Intron-coded classification of serpin genes from vertebrates and lancelets and overview on intron gain positions. Vertebrate serpins are classified into six groups (V1–V6), based on group-specific sets of standard introns (black arrowheads). Characteristic representatives of each group are shown on the right. Non-canonical introns (marked in colors also used to indicate the genes concerned) are exclusively present in a lineage of ray-finned fishes, including Oryzias latipes (Japanese medaka), Gasterosteus aculeatus (stickleback), Tetraodon nigroviridis (green-spotted pufferfish) and Takifugu rubripes (Japanese pufferfish), but not in Petromyzon marinus and Lampetra fluviatilis (lampreys), Danio rerio (zebrafish), and tetrapods. Positions of introns (indicated on top) refer to human α1-antitrypsin, their phases (a-c) are given with respect to their location after the first, second or third base of the codon concerned. For comparison, serpins from lancelets (groups L1 to L3, intron positions indicated by grey arrowheads) have been included, demonstrating that there is little congruence concerning intron positions within the serpin superfamily. The intron at position 262c in group V5 (white arrowhead) is only found in fishes and was possibly lost in tetrapods. Some genes of group V1 lack the 85c intron. Some introns of L3 genes from B. floridae are restricted to individual members of this group (intron 280b: Spn9; introns 224b and 278b: Spn10). Due to alignment problems, the exact positions of the following introns are ambiguous: group V3, intron 86a-90a; group L1, intron 176a; group L2, intron 86b; group L3, intron 175c. Only introns mapping to the conserved serpin scaffold (amino acids 33 to 394 of human α1-antitrypsin) are considered.

Here, we investigated the structures of serpin genes from lineages that pre- and postdate the split of vertebrates in order to get insight into the dynamics of their introns. The data disclose that, after establishment of major groups of vertebrate serpin genes, multiple non-canonical introns emerged in a lineage of ray-finned fishes.


Appearance of exon-intron patterns characteristic for vertebrate serpins

We first studied serpin genes and their cDNAs in two lancelet species, Branchiostoma lanceolatum (B. lanceolatum) and Branchiostoma floridae (B. floridae), representing a group of extant cephalochordates (phylum: Chordata). Experimental approaches disclosed several genes and cDNAs coding for serpins in B. lanceolatum, further superfamily members were detected by mining the genome of the closely related B. floridae [23]. Altogether, three types of serpin genes (L1–L3) with distinctly different intron patterns were observed (Figure 1; Additional file 1). Following the previous convention [22], intron positions are projected onto the sequence of the human serpin α1-antitrypsin. The phases of introns are indicated by the suffixes a-c, according to their location after the first, second, or third base of the codon in question. In this reference system, the two introns of L1 genes map to positions 75c and ~176a (the exact position of this intron is ambiguous, due to alignment problems). The L2 genes contain introns at positions ~86b, 151c, 223b, 283c and 339c. The L3 genes exhibit common introns at positions 73b, 125b, ~175c and 339c, however, there are also introns that are unique to individual group members (position 280b in Bflor_Spn9; positions 224b and 278b in Bflor_Spn10). Another intron in Bflor_Spn10 is located outside the conserved serpin scaffold (gene-specific numbering of position: 29a). There are several additional serpin-like sequences in the B. floridae genome, but it is currently not discernible whether they represent intact genes (not shown); however, it is clear that serpin genes from lancelets and vertebrates differ largely with respect to their exon-intron organizations. In fact, just a single intron location (position 339c) is shared. Apparently, major changes affecting the exon-intron patterns of serpin genes have occurred since the cephalochordate/vertebrate split.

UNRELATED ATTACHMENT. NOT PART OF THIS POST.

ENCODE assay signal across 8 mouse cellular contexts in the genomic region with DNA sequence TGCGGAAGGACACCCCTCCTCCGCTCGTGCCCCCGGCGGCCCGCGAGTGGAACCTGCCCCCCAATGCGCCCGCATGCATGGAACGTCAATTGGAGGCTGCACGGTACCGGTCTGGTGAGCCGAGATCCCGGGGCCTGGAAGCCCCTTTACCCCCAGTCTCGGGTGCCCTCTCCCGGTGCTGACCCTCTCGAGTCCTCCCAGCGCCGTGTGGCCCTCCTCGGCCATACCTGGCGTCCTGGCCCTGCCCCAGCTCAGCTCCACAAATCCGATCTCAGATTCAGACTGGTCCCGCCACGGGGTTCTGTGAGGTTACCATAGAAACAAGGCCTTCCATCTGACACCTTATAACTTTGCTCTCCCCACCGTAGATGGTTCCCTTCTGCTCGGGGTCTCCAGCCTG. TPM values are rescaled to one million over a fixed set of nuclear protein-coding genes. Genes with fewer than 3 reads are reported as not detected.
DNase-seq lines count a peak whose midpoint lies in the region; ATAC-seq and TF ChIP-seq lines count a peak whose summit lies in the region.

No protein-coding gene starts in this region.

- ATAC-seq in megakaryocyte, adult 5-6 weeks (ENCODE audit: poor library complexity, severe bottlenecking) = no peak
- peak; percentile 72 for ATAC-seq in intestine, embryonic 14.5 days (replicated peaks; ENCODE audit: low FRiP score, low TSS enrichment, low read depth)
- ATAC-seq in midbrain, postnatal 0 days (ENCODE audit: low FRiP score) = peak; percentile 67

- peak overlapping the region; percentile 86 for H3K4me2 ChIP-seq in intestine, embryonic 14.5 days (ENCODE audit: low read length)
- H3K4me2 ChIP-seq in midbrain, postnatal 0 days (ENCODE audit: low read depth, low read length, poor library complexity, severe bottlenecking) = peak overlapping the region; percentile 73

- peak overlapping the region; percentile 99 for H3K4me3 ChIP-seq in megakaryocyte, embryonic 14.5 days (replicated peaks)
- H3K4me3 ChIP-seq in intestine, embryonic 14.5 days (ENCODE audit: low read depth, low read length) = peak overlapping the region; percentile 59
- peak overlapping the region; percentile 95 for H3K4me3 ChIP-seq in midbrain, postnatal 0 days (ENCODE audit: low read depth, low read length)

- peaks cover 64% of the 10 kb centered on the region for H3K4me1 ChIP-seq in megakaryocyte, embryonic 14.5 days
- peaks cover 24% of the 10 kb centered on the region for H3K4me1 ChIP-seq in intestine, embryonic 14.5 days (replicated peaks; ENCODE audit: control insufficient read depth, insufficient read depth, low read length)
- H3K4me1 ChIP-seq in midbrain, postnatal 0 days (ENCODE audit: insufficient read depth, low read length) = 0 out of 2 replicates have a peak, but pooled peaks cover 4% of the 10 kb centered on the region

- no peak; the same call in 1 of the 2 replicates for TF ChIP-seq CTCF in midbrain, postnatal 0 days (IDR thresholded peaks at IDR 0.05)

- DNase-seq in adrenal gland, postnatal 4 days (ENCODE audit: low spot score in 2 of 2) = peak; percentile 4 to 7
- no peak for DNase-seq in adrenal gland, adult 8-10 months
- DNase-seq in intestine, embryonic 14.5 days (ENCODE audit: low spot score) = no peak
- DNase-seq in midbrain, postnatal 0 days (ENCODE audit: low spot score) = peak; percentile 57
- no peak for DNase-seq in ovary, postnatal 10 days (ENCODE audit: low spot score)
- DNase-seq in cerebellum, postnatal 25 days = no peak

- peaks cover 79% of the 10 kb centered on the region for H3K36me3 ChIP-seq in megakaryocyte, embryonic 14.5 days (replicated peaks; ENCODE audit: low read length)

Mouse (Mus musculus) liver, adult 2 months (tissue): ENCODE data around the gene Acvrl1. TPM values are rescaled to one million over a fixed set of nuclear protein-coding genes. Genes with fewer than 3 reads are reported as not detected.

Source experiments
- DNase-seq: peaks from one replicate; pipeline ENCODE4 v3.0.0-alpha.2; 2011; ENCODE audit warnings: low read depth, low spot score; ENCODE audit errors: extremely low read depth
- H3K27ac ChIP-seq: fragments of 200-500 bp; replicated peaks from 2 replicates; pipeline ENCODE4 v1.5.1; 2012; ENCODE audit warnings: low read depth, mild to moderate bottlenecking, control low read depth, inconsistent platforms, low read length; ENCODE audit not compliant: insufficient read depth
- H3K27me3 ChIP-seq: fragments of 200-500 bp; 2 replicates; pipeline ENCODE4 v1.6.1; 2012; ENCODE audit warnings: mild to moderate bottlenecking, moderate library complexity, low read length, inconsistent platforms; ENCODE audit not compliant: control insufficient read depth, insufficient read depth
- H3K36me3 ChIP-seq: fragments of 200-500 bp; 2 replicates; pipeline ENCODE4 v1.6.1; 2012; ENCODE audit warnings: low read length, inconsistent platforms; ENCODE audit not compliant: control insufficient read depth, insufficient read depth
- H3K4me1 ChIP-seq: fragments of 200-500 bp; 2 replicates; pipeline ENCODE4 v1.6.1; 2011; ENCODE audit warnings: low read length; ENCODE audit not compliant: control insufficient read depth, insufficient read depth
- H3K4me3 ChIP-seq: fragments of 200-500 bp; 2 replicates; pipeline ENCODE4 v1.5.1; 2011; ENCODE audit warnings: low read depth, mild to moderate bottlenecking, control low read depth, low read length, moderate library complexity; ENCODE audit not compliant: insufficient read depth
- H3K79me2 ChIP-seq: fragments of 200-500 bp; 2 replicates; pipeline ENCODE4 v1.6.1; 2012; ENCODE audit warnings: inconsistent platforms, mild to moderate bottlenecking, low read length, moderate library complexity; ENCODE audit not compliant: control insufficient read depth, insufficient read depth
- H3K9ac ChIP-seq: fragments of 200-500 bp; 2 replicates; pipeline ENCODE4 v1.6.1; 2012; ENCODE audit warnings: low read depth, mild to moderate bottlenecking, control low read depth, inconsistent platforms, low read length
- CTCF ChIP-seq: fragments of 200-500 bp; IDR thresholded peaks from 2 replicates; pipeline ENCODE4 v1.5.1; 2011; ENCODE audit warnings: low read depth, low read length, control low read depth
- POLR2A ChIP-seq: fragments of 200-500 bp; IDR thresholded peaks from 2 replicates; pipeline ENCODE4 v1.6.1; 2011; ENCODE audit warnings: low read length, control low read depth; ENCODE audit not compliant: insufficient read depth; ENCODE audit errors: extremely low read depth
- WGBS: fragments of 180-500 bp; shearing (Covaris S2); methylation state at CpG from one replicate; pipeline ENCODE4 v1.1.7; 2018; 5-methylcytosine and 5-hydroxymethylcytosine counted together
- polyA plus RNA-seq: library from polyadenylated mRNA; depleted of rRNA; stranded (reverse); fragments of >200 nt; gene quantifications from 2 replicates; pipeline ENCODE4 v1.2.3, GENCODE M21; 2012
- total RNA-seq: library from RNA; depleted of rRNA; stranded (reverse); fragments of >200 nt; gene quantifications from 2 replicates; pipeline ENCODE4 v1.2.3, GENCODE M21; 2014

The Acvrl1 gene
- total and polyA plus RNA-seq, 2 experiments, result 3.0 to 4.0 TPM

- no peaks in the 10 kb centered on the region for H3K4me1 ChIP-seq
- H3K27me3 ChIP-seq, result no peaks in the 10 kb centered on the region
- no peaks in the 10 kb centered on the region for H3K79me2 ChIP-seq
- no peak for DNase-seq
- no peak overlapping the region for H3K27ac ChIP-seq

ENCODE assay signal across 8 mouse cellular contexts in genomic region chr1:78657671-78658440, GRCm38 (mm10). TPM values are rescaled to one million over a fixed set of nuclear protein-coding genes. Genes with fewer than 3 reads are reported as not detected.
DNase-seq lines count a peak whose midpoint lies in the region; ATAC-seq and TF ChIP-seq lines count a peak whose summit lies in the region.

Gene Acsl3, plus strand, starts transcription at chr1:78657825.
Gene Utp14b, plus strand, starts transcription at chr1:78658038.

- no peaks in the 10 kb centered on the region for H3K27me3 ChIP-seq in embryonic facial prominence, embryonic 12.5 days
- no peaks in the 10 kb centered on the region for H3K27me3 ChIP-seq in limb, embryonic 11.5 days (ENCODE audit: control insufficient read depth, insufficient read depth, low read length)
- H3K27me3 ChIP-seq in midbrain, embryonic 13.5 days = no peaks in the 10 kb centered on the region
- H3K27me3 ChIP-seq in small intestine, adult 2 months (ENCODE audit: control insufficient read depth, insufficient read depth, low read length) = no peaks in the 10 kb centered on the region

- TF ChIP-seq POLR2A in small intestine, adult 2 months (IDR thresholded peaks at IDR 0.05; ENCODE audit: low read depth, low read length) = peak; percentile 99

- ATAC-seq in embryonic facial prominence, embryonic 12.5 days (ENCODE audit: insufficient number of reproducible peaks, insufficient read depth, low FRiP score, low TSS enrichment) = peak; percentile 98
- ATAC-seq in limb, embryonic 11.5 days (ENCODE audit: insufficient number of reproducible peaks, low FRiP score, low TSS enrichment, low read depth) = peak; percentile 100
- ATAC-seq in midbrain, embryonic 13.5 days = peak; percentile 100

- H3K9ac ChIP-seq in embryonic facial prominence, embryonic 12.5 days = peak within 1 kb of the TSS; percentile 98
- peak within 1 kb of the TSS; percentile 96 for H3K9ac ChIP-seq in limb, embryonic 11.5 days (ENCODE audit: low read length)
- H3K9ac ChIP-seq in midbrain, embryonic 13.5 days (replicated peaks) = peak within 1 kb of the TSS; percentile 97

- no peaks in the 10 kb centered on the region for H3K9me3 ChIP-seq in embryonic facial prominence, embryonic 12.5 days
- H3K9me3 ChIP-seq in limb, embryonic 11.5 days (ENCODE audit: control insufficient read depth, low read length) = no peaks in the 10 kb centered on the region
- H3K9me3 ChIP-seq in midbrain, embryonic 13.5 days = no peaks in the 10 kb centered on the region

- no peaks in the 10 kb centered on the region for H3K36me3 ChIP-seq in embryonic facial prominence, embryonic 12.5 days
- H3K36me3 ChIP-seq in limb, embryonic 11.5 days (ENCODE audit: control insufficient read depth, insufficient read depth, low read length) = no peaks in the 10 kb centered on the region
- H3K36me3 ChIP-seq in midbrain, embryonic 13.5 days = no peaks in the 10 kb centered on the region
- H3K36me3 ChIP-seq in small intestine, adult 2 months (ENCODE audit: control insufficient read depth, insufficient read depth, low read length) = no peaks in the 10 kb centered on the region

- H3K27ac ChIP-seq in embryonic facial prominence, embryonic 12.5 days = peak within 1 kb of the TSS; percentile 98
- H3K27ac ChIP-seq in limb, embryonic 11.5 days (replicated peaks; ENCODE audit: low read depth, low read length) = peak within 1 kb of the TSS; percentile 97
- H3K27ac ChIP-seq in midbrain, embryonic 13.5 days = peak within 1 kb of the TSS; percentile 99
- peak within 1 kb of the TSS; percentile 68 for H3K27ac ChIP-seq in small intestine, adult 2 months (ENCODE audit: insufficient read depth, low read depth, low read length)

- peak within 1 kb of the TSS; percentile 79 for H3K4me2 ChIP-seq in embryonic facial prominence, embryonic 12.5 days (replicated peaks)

Having established lancelets as appropriate outgroup for evaluating evolution of serpins in vertebrates, we turned to lampreys, a group of basal, jawless fishes. Lampreys, in sharp contrast with lancelets, depict at least four of the six canonical groups of vertebrate serpins. A survey of cDNA and genomic sequences from Lampetra fluviatilis (L. fluviatilis; European river lamprey) and from Petromyzon marinus (P. marinus; sea lamprey) revealed representatives of groups V2, V4 and V6 (Additional file 2). We also infer that intact members of group V1 exist as indicated by the isolation of a corresponding full-length cDNA from L. fluviatilis. The associated gene contains all introns characteristic for group V1 with the exception of the 78c intron that, presumably due to its large size, remained undetected (unpublished results). Members of groups V3 and V5 were not identified.

Inspection of lamprey serpin sequences disclosed the presence of angiotensinogen and heparin cofactor II (HCII), two prominent members of group V2. All known angiotensinogen proteins depict a conserved decapeptide sequence close to the N-terminus that, after controlled enzymatic cleavage, gives rise to formation of peptides (angiotensin I-IV) involved in blood pressure regulation and other important physiological processes [24]. Clearly, such a sequence is also present in angiotensinogen orthologues from L. fluviatilis and P. marinus (Figure 2). The NVIYFKG signature (positions 268–274 in L. fluviatilis), among other features, definitely reveals this protein as member of the serpin superfamily.

Figure 2
figure 2